Rajoy threatens Scotland with exclusion from the EU and irritates Edinburgh

RajoyTwoFingerSalutationThe Spanish Prime Minister Mariano Rajoy sent a message to Scotland and Catalonia on Wednesday evening, stating that if they were to become independent they would be excluded from the European Union and would have to re-apply for membership. The statement sounded like a threat, particularly when he added that “this is not simple”, since “it requires becoming an [independent] state, re-applying for membership and unanimity” from the 28 current Member States, suggesting a possible veto from Madrid. Rajoy made this statement next to the French President François Hollande, who was on a state visit to Spain. However, Hollande did not explicitly support Rajoy: he stated that this was an “internal matter” for Spain and refused to make further comments. A few hours later, the Scottish Government replied that Rajoy “has not read” its White Paper on independence, which clearly states than an independent Scotland would be an EU Member State from Day 1. Edinburgh added that they totally reject the idea of being kicked out of the EU.

The European Commission talked about having to re-apply for membership

Catalan News Agency (CNA)

In the last few months there has been a debate about Catalonia’s or Scotland’s EU Membership in the event of an effective secession from Spain and the UK. The European Commission has been sending contradictory messages on the issue. On the one hand, it officially states that it will not make any comment on the issue since it is an “internal” debate within Spain and the UK. However, on the other hand, it has also stated that “as a general principle”, when a part of a Member State secedes, it becomes “a third state”. It added that this “third state” is not an EU Member State and therefore it should re-apply for membership. This argument is based on an answer from 2004 given by the Prodi Commission to Algeria’s case, since a few voices were arguing that since Algeria had been part of France, it could automatically be an EU Member State.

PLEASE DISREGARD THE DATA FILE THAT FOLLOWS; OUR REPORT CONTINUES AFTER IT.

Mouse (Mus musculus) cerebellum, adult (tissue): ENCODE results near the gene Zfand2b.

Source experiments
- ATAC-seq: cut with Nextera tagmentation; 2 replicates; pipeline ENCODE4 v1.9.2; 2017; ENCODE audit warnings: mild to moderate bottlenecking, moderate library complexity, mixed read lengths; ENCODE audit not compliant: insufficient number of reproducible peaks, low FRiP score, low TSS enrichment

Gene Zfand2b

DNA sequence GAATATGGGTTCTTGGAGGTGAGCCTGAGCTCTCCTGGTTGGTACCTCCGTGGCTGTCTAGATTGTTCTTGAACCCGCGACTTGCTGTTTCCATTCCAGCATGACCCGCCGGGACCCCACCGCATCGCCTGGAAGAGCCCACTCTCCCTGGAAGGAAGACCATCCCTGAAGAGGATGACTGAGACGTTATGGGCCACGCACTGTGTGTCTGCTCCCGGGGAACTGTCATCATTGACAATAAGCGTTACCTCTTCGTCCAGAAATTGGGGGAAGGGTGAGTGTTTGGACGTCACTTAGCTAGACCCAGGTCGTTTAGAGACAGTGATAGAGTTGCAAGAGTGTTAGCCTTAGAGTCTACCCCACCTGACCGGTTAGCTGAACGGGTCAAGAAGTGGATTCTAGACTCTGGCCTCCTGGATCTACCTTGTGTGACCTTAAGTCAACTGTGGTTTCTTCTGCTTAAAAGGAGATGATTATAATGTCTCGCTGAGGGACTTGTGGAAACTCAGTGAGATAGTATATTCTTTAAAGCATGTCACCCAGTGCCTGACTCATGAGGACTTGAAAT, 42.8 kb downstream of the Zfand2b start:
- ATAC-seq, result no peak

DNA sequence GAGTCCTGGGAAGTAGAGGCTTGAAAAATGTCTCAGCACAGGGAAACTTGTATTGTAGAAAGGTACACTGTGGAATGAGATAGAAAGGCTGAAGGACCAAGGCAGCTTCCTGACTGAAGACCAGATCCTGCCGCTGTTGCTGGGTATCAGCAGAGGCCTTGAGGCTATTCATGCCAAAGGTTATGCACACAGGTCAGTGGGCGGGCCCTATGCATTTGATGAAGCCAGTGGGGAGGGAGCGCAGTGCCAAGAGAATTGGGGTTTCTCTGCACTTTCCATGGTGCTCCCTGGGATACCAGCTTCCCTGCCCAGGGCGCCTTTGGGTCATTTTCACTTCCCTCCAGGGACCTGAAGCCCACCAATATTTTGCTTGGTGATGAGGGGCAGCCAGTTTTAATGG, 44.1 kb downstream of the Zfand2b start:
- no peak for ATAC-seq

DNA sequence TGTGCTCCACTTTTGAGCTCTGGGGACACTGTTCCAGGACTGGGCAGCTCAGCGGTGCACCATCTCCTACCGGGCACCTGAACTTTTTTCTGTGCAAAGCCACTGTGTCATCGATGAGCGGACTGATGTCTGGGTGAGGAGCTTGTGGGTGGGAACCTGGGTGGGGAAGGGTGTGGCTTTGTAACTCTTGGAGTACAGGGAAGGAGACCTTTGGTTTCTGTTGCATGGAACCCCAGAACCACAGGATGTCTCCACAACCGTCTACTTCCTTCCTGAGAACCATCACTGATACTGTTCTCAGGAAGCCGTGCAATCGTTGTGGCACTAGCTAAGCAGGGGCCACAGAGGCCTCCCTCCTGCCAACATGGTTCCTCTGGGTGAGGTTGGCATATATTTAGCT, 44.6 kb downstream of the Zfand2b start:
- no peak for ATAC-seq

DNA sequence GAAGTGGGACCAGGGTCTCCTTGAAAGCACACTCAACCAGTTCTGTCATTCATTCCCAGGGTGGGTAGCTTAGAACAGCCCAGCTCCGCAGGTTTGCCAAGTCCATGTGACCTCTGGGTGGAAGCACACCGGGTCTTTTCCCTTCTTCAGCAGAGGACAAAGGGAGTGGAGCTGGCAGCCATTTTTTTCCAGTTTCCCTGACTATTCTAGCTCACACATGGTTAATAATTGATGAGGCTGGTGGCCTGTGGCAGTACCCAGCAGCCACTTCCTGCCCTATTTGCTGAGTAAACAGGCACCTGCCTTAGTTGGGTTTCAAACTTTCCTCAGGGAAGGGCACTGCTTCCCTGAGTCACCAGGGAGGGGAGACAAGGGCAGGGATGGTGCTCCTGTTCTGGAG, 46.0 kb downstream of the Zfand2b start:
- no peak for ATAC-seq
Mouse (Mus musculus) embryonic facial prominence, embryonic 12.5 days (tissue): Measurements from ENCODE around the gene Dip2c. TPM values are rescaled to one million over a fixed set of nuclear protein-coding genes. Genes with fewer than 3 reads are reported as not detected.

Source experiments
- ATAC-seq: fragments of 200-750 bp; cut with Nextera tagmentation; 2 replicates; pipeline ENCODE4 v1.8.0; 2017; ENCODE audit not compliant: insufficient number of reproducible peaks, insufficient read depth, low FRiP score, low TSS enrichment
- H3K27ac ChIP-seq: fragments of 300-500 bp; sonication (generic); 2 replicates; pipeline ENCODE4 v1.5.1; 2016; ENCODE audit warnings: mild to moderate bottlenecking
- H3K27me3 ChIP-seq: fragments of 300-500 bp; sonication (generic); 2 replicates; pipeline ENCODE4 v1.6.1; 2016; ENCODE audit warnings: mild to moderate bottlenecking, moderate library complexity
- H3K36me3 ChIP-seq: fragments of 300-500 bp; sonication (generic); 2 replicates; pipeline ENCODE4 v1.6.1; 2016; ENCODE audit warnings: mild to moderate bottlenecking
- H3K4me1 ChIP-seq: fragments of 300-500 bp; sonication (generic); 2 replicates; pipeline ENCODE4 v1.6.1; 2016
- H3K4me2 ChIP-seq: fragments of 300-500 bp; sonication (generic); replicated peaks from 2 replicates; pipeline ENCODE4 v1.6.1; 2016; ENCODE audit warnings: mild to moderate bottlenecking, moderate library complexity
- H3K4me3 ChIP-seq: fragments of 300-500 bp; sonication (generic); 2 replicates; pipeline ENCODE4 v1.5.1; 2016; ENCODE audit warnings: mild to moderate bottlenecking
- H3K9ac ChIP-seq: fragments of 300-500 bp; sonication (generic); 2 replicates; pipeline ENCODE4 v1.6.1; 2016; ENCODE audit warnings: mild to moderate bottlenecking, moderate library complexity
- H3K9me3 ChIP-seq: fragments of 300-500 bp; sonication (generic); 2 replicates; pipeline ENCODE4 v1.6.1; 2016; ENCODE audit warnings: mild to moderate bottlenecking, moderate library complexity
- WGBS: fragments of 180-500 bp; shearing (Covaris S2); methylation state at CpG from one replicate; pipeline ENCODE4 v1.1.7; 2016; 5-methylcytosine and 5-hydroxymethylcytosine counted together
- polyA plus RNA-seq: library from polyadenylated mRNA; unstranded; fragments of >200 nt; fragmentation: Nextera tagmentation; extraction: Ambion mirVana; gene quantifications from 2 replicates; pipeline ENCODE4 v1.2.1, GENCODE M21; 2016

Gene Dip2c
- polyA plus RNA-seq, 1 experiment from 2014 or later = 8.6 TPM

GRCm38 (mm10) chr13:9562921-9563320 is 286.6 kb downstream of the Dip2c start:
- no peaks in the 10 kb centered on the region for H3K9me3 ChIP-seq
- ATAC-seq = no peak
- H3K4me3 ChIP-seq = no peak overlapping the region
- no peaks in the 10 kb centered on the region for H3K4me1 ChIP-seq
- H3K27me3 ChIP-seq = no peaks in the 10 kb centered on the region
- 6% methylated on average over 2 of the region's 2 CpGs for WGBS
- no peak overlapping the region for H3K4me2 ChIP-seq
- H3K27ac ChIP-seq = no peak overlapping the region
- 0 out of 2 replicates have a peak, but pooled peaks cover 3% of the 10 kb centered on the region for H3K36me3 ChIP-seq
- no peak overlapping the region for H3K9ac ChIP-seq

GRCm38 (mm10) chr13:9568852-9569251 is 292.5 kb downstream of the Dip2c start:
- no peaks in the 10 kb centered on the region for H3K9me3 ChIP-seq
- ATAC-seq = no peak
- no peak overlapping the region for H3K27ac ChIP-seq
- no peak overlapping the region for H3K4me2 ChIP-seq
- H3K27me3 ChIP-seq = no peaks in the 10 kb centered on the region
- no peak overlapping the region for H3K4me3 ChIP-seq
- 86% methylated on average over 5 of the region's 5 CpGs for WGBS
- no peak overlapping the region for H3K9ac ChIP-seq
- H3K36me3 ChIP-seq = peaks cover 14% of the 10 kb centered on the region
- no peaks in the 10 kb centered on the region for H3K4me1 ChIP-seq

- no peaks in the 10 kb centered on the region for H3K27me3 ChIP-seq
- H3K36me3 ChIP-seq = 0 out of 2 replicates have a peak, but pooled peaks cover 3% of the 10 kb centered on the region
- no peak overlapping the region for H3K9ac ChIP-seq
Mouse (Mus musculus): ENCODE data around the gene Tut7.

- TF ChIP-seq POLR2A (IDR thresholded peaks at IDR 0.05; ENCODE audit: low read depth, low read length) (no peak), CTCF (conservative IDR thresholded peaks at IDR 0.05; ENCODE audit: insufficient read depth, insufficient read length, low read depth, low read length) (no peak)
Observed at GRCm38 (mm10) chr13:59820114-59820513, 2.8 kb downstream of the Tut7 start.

A flexible interpretation of EU Law would not exclude Scotland and Catalonia

However, the European Commission is also stating that it refuses to make specific assessments on Scotland or Catalonia. It says that it will only analyse the legal consequences of independence regarding EU Membership on the basis of a precise scenario and if a Member State (i.e. Spain or the UK) explicitely ask for it. Therefore, Brussels indirectly opens the door to a more flexile interpretation of the EU legislation. In fact, many EU law experts argue for a flexible interpretation of the Treaties, since they do not explicitely foresee the expulsion of a Member State’s seceded part. This view is also shared by the Scottish Government. They suggest that temporary measures could be adopted in order to have Scotland or Catalonia benefiting from all the EU protocols and agreements, while their new status as EU Member State in their own right is negotiated. This process could be developed at the same time as independence negotiations, since independence would not happen from one day to the next. Therefore, Scotland or Catalonia would not be kicked out from the EU at any point.

Rajoy sends a threat and Hollande remains silent

After a Franco-Spanish summit held in Madrid on Wednesday, in the evening Mariano Rajoy and François Hollande gave a shared press conference. Answering a question from a journalist, Rajoy read an already-written answer in which he warned against “divisions and all-by-yourself adventures”, “where the starting point might seem clear but the ending place is unknown”. However, he said he “clearly knows” that “a region obtaining independence” would be “out of the European Union”. Rajoy pointed out that, after the presentation of Scotland’s White Paper on Independence, a Spokesperson from the European Commission stated that “Treaties are only applicable in the Member States that have ratified them”. In addition, the Spanish PM added that the Commission Spokesperson also said that “if a part secedes it would become a third country and Treaties are no longer applicable”.